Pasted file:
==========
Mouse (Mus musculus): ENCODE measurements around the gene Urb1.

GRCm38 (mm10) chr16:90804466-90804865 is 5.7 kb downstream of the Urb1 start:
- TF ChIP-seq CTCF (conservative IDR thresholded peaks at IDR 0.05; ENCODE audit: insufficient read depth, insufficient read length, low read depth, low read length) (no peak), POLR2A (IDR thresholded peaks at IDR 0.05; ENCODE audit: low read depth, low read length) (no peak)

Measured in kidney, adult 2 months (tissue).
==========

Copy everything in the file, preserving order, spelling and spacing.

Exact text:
Mouse (Mus musculus): ENCODE measurements around the gene Urb1.

GRCm38 (mm10) chr16:90804466-90804865 is 5.7 kb downstream of the Urb1 start:
- TF ChIP-seq CTCF (conservative IDR thresholded peaks at IDR 0.05; ENCODE audit: insufficient read depth, insufficient read length, low read depth, low read length) (no peak), POLR2A (IDR thresholded peaks at IDR 0.05; ENCODE audit: low read depth, low read length) (no peak)

Measured in kidney, adult 2 months (tissue).